The financial accounting term adjusting entry refers to the modifications made to certain accounts before a financial statement is produced. Adjusting entries are an essential part of the accounting cycle for companies that use accruals to match expenses with revenues in any given accounting period.
The accounting cycle calls for adjusting entries to be made near the end of each financial reporting period. The adjustments consist of accruals to various expense and revenue accounts to ensure the matching of costs and revenues in the company's financial statements.
These changes occur prior to posting entries in the general ledger. The two most common adjusting entries involve:
Adjusting entries can also be made for depreciation, bad debt, assets, liabilities and / or any other estimated cost or revenue source. Later in the accounting cycle, reversing entries are made to counteract the effects of these adjustments. When new or better cost / revenue information is obtained, these final entries are used to settle an account.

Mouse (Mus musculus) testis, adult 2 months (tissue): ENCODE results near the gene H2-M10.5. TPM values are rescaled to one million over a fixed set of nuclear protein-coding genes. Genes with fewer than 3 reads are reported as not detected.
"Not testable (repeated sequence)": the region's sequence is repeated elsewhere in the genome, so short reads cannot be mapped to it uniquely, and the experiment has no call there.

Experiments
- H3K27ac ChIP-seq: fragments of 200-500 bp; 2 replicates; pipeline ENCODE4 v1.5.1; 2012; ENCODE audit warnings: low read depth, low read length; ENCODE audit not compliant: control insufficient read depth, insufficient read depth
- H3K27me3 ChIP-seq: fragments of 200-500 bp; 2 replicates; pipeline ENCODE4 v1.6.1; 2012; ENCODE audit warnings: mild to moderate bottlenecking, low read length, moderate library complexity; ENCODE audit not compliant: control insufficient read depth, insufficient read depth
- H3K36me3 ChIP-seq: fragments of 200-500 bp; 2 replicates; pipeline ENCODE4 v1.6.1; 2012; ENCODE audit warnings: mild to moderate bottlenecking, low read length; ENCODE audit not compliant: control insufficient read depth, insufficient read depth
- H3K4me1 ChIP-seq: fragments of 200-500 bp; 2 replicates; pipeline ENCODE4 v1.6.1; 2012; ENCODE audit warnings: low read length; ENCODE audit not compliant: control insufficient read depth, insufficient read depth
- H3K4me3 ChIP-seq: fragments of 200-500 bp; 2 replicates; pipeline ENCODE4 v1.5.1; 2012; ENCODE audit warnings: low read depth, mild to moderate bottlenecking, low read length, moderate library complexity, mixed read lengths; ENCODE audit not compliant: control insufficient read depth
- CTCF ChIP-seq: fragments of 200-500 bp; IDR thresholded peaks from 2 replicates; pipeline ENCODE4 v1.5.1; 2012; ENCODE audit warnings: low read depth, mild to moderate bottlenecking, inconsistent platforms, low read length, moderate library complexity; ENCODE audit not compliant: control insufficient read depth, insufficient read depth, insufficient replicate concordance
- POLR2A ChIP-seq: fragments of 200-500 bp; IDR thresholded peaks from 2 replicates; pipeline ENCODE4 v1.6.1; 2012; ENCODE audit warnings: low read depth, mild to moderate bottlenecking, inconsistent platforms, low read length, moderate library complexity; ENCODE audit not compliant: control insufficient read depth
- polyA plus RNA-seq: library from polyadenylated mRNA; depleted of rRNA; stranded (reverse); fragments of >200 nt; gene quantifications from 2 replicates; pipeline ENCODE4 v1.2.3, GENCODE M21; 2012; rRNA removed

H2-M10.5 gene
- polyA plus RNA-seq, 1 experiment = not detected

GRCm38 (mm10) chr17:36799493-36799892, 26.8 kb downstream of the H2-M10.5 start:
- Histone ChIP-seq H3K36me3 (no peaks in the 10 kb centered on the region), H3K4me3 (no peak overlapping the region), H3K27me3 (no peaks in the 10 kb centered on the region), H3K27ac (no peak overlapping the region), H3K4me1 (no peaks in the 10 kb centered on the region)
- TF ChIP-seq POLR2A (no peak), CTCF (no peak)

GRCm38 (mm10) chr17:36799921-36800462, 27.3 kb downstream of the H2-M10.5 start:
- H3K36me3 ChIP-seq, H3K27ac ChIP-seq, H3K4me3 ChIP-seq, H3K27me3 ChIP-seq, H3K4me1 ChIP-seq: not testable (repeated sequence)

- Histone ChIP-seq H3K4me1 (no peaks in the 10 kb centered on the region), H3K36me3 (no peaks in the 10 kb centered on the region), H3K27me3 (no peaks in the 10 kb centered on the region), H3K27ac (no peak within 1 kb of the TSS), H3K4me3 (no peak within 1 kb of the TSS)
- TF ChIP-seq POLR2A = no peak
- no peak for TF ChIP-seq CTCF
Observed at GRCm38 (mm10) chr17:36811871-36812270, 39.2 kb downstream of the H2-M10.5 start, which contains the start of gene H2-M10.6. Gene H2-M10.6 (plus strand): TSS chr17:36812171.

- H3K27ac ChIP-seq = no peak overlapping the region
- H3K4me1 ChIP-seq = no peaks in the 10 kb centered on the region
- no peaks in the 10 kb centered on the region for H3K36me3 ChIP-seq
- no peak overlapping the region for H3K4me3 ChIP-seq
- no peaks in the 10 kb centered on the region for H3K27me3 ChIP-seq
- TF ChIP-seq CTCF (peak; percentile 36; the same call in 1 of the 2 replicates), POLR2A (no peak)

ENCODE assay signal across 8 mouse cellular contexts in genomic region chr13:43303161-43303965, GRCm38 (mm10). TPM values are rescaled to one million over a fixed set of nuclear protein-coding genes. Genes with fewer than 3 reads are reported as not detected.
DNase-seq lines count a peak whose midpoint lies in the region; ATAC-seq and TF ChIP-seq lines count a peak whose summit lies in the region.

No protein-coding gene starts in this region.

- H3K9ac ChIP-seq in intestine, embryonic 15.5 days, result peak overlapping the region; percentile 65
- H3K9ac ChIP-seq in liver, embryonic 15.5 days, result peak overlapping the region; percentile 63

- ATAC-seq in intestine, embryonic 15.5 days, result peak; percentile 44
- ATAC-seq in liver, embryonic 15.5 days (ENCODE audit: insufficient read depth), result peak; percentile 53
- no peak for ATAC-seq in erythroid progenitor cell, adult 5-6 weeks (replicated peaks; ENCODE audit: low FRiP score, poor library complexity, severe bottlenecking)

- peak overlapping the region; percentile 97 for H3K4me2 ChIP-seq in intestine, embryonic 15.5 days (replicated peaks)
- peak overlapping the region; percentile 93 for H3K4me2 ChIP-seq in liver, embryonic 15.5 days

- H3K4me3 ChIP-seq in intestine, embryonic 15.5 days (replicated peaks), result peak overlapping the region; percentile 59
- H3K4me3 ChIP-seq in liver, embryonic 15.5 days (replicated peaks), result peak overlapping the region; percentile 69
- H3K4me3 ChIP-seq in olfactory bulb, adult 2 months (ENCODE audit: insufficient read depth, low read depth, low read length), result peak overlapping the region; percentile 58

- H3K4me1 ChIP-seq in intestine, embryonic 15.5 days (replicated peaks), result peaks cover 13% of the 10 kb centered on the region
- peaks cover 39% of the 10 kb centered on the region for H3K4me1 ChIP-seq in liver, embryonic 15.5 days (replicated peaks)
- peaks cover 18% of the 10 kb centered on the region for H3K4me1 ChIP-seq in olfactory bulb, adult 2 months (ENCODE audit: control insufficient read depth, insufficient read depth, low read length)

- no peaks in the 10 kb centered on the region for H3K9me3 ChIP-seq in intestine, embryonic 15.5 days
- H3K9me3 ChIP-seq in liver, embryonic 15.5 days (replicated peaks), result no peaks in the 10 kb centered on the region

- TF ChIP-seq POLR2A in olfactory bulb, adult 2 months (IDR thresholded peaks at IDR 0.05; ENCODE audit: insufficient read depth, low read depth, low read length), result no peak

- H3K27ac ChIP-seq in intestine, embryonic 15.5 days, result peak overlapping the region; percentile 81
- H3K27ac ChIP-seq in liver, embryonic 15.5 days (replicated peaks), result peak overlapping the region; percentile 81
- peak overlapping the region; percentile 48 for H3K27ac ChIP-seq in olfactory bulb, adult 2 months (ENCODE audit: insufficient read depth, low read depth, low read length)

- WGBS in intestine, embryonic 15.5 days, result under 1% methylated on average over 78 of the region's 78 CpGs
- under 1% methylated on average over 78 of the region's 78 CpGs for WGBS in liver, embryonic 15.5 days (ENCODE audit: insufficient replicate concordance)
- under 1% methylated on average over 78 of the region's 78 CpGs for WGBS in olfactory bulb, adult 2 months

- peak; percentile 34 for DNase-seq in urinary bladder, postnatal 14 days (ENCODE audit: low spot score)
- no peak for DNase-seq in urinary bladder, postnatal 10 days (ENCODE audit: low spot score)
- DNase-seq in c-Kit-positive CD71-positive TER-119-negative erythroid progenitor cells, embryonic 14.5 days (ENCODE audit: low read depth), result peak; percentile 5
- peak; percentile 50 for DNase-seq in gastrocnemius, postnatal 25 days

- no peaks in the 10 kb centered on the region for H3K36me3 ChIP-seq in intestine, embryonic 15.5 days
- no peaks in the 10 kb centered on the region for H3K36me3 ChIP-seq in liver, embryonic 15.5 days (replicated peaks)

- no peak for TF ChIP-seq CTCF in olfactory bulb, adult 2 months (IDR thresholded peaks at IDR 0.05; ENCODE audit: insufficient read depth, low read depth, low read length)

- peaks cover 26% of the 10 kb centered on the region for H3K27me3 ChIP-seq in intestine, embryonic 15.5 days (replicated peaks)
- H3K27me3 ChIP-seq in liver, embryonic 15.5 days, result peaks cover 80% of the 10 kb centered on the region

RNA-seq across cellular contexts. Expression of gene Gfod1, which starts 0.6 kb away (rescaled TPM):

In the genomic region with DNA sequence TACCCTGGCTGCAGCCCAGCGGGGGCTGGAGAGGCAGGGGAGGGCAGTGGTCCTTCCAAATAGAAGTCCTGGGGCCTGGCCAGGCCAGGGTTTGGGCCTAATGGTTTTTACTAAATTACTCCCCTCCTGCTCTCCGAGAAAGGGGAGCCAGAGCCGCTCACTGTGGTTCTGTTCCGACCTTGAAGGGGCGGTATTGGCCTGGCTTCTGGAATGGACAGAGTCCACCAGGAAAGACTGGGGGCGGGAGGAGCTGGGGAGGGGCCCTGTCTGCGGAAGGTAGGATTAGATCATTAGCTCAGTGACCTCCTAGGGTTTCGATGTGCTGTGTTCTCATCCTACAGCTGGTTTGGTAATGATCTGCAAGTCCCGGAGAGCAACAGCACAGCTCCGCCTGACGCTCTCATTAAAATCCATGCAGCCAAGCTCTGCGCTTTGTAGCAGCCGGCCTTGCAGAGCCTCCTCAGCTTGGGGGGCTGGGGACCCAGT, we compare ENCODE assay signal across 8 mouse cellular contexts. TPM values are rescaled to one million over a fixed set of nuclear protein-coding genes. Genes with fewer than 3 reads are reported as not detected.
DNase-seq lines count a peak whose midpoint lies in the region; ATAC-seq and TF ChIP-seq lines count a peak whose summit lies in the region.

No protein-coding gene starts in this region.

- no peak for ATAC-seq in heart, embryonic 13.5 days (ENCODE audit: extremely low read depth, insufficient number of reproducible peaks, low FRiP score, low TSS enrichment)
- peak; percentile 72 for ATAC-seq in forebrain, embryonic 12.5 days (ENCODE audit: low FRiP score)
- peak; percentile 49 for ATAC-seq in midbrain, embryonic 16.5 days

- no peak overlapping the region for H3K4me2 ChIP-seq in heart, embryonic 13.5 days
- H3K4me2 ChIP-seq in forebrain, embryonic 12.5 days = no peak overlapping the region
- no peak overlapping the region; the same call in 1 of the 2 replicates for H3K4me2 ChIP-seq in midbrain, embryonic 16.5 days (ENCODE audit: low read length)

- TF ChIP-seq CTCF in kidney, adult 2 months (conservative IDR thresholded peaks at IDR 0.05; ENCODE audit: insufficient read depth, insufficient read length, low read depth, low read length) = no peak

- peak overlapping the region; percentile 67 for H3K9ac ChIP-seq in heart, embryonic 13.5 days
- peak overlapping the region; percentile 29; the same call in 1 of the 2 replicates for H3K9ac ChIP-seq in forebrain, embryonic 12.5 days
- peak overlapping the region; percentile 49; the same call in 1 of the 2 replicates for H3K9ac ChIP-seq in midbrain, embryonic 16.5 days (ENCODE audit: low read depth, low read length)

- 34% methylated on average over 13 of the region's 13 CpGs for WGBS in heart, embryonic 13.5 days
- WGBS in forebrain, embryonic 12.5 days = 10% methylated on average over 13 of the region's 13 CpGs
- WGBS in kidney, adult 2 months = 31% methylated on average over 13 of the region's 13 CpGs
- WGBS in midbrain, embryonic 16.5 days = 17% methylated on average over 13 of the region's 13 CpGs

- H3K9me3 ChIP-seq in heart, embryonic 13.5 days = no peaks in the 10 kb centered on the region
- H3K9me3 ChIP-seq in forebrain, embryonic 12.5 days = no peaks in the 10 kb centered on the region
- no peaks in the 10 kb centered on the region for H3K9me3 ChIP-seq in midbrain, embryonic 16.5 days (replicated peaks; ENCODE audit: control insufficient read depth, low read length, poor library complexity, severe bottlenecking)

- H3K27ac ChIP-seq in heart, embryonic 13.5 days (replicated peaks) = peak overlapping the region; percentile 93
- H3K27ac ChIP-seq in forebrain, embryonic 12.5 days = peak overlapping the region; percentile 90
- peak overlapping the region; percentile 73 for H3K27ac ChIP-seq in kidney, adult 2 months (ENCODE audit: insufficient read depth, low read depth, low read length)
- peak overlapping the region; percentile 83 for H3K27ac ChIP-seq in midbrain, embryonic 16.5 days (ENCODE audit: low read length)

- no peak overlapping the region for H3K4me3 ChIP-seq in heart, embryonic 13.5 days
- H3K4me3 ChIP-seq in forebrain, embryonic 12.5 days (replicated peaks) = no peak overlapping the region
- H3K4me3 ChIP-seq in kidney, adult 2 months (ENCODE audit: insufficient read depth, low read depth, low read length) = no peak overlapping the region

Company A has entered into a time and material agreement with Company B to restore a walk in center. During the last week in January, Company B provides an estimate of $75,000 to Company A for work through month end.
Since Company A has not yet received an invoice for the work, they accrue an expense of $75,000 in the month of January, which is the adjusting entry. As part of the accounting cycle, on February 1, the accrual reverses itself, providing a credit in the expense account; this is the reversing entry.
On February 15, Company A receives an invoice from Company B of $76,000 for the work completed in January. Company A would then debit the expense account for $76,000, thereby booking a net expense of $76,000 (actual expense) - $75,000 (accrual) or $1,000.